No announcement yet.

What's the biggest mistake you made as a mobile groomer?

  • Filter
  • Time
  • Show
Clear All
new posts

  • What's the biggest mistake you made as a mobile groomer?

    I thought I'd post this thread to hear what many of us have learned the hard way...through experience!

    My biggest mistake was trying to build my clients up too fast by taking on jobs I'd later regret by either not charging enough to make it worth my time, knowing that this is a client that would not be a regular in my future. For example, OAY's, heavily matted dogs, clients who complain about my price or try to bargain. I should never have taken them on because it only meant the inevitable: they'd be turned away later because I got busy with clients and pets that appreciate me and whom I enjoy.

    What's your mistake?

  • #2
    One thing I wish I was better at is all of the biz stuff. Paperwork, etc... I was very organized before I actually got my van and had everything set up to start off. Once I started grooming all that took a back seat. I love to groom and wish I could just do that. Owning the biz is a whole nuther world! I am going to start grooming 4 days a week and take in more dogs a day so I can keep up with it. I know I have weekends, but I did not go into my own thing to be miserable and not have "me" time. That is something that I think will work for me. (hope so!) The other thing is going out to far. I have a few that are past my mile limit that I charge a little extra for but that means people see me there and then call for appointments. All it does is get me frustrated, even though I like the dogs I groom. I am going to start cutting back on where I go, and now that I am having back problems I am thinking of limiting the size of dogs.
    What does a dog do on it's day off?


    • #3
      I just started last month so far my biggest mistake has been running from one side of town to other grooming being new business I really can't afford to say no to anyone.This month I'm booking them closer to each other.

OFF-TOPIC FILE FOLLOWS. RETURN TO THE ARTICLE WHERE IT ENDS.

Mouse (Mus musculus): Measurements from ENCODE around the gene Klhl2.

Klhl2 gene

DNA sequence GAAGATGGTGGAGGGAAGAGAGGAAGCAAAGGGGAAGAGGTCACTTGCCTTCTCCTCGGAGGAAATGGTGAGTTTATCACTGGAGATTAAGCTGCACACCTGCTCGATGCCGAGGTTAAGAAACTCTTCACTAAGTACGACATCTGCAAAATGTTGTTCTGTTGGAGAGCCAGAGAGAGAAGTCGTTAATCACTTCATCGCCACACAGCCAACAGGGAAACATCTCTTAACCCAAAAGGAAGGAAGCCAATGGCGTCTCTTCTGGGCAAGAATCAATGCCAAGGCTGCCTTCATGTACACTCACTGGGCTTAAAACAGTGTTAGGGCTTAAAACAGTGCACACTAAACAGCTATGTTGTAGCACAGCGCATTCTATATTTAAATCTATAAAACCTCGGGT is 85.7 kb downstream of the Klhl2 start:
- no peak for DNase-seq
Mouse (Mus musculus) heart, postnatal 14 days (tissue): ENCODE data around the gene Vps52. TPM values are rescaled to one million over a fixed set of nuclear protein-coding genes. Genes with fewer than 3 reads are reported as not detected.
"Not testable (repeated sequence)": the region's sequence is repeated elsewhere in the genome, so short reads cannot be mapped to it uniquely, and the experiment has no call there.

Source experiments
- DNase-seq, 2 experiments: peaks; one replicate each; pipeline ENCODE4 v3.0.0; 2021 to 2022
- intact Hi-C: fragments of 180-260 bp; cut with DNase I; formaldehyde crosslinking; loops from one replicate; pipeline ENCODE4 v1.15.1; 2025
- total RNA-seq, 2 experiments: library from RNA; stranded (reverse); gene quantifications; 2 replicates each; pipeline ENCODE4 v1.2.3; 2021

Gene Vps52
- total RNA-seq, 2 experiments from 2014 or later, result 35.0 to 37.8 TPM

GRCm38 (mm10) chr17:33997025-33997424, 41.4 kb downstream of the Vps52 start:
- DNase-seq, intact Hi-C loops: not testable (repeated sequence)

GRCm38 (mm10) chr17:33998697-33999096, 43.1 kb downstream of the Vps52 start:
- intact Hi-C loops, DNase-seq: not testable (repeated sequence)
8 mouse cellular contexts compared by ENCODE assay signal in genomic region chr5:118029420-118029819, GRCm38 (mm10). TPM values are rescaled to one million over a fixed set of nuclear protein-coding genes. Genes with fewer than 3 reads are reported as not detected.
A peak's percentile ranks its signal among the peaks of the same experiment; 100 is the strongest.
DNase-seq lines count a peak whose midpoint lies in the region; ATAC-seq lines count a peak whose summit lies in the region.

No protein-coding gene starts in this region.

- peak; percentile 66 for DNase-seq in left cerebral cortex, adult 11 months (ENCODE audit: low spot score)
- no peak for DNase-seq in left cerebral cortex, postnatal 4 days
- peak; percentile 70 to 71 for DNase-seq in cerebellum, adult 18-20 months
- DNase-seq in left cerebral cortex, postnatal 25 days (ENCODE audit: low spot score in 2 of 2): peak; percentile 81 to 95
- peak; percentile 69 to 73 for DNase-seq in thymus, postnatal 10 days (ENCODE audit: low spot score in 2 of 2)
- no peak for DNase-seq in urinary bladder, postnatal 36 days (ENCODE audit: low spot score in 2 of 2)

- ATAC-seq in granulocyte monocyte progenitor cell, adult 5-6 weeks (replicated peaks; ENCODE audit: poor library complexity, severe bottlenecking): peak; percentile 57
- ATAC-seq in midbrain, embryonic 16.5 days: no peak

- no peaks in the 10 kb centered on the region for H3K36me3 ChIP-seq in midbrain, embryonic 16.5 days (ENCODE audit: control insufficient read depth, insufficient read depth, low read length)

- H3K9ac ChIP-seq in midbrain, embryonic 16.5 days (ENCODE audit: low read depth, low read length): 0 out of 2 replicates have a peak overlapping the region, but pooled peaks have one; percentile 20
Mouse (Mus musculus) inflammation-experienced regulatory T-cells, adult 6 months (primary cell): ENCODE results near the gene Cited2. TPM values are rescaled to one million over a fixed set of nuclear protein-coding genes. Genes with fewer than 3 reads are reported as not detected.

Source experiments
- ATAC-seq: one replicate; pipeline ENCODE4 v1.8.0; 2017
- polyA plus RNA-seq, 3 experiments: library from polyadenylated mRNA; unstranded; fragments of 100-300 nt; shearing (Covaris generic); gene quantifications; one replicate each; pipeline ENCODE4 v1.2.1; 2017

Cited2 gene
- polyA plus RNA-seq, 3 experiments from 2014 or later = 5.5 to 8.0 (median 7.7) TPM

• #4
        Since I've had my van one year I feel qualified to add my 2 cents worth! Very important--Make sure you factor in extra time when scheduling. Since you'll be seeing mostly new dogs, you need to take your time and not feel under pressure to rush to the next groom thinking you'll be late. I was just out of school when I got my van so I always gave each dog plenty of time because I was slow. If I finished early, great. I would rather be early then late to an appointment. Now that I am pretty busy, I gently insist my customers make another grooming appointment and I give them all the reasons why they should. None of this, I'll call you stuff. When that happens the dog is always a train wreck when you come back. Bad for you, bad for the dog. Now, all my customers do rebook and I'm building a super clientele. If they don't, you do not want them. They can go someplace else. And as said, hold out for the bucks. No cheapskates allowed! You are working hard and you have a business to supprt and you're trying to make a decent living. Remember, you are not just grooming, you are cleaning up the mess when you are done. That has to be factored in. When people want to know why it costs $$$, I always remind them of that and they get it. In the beginning it's hard to have a backbone because you're at zero. Just hang in there. Reading all the posts on the grooming boards has helped me tremendously. I always say I am caring for a member of your family and I LOVE my job and it's true.


        • #5